Note: Joanna’s book, How to Market A Book, is out now and already an Amazon #1 best seller. You can buy the book on Amazon, or if you want more marketing information every month, you can check out the premium course.

What questions/comments do you have about marketing fiction and nonfiction books? Share in the comments.

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Joanna Penn is the author of Career Change. She also writes the bestselling ARKANE thrillers under J.F.Penn. Joanna’s site for writers has been voted one of the Top 10 Blogs for writers and offers content on writing, publishing, and book marketing. Connect with her on Twitter @thecreativepenn.

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31 thoughts on “Three Ways Marketing Fiction Differs from Marketing Nonfiction

  1. Great post, Joanna. Fiction is a whole different animal in the Kindle Marketplace than Non-Fiction. It’s harder to be found via keyword, and the categories are broader and much more competitive. Your cover, title, and description need to be compelling to grab readers attention quickly. The best strategy that I’ve heard, like you alluded to, is to write a lot of books and get them up quickly.

    A couple of great ebooks on the subject are John Locke’s, How I Sold 1 Million eBooks in 5 Months, and How To Sell Fiction On Kindle, by Michael Alvear. Michael’s book is a great resource since he has a listing of all of the current fiction categories on Amazon so you can fine tune your keywords better and select the exact category you want to rate for..

    1. Thanks John, and I do credit Michael Alvear for the keyword tip – however, he also recommends buying reviews and writing fake reviews (at least he did in the version I bought) which I don’t agree with – so it is important to decide on the ethical approach to a book’s marketing. Weigh up everyone’s advice! (and I include mine in that too!)

      1. So true, Joanna. I know Michael Alvear took a lot of flack for that review strategy. What worked for some of these authors a year or two ago, will not work now. Amazon is now forbidding authors in the same genre from reviewing other authors books. Amazon seems to be focusing on the more traditional publishers lately and reducing what the indie publisher can do via HTML, but overall, the Kindle marketplace is still wide open. One piece of advice I heard, was to try and get at least three fiction titles up, so the marketplace and publishers will take you seriously. For me, this means focusing on shorter books, creating a series, and aiming to publish two or three in a year. John Locke creates a new title every eight to ten weeks, but that would severely limit the quality of writing.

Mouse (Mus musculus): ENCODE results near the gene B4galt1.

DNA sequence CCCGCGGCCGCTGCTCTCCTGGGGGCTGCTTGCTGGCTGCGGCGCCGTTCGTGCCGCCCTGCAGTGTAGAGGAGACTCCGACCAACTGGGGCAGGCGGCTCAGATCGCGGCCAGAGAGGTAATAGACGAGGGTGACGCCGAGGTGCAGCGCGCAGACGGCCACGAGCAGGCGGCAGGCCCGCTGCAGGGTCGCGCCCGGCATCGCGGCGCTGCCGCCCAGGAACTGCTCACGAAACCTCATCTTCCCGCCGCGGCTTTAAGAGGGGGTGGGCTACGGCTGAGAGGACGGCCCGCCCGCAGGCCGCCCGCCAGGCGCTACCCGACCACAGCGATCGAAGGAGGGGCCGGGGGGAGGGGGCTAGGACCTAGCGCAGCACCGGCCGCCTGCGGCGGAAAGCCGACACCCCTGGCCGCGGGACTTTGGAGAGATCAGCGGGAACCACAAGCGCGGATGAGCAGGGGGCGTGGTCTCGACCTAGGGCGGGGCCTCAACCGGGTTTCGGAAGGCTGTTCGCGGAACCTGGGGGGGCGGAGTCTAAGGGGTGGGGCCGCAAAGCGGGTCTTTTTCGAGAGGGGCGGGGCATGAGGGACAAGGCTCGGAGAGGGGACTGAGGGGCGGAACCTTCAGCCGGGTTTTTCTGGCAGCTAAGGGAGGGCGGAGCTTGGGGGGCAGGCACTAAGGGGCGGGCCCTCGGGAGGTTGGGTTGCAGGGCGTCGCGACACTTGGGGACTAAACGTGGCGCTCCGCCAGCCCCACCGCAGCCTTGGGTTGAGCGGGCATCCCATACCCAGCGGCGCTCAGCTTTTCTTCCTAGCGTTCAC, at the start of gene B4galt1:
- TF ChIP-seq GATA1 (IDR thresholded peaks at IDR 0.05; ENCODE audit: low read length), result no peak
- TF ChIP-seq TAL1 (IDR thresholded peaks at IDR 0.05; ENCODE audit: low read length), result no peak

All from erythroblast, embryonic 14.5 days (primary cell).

I just picked up a copy of your book, and am devouring your content. I really love some of your fiction recommendations. Great ideas!

        1. Thanks John, and yes, one of the most important things is more content, so trying novellas is a good strategy as long as you price them appropriately. Evidence seems to suggest that $2.99 for a novella is about as high as you can go for fiction at least – and many, even big name authors, are at 99c – which of course makes less money! Having a mix of both is good – and remember, we’re in this for the long term!

  2. This was an invaluable post Joanna – I’m a non-fiction writer and still found it invaluable. I’m writing a non-fiction book now which I will likely be self-publishing and am really new at this, so really useful to pick up all these tips. Issue with book titles interests me – how do you know what makes a good book title, as opposed to a bad one? Any key elements? Things to avoid?

    Might well be reading your blog and possibly your book on this – thanks for sharing with us, and thanks Jeff for allowing Joanna to post here. Really useful post.

    1. Thanks James – for non-fiction the book title, or at least the sub-title should use keywords for your target market. You can research that on Google Keyword Tool and then using the Amazon auto-populate function to find what are good terms. Many non-fiction authors make the mistake of naming books with something funky or cool, rather than keyword specific, and then wonder why the sales drop off when their own audience has all bought the book. If you use keywords, your book will always sell to people who want to learn about that topic. In this article, i go into it in detail

      1. Thanks for the heads up Joanna, really appreciate it – will definitely be heeding this advice when naming my book. I have a title already, and it does have some key words in the audience I’m looking at, but will definitely be examining this. Thanks, have downloaded the free book already. Appreciate you taking the time to respond too, thanks.

  3. Great post, Joanna and very helpful. As an aspiring novelist, currently working on a first draft, I’m still debating self-publishing vs seeking traditional publishing. I just went to your blog and subscribed.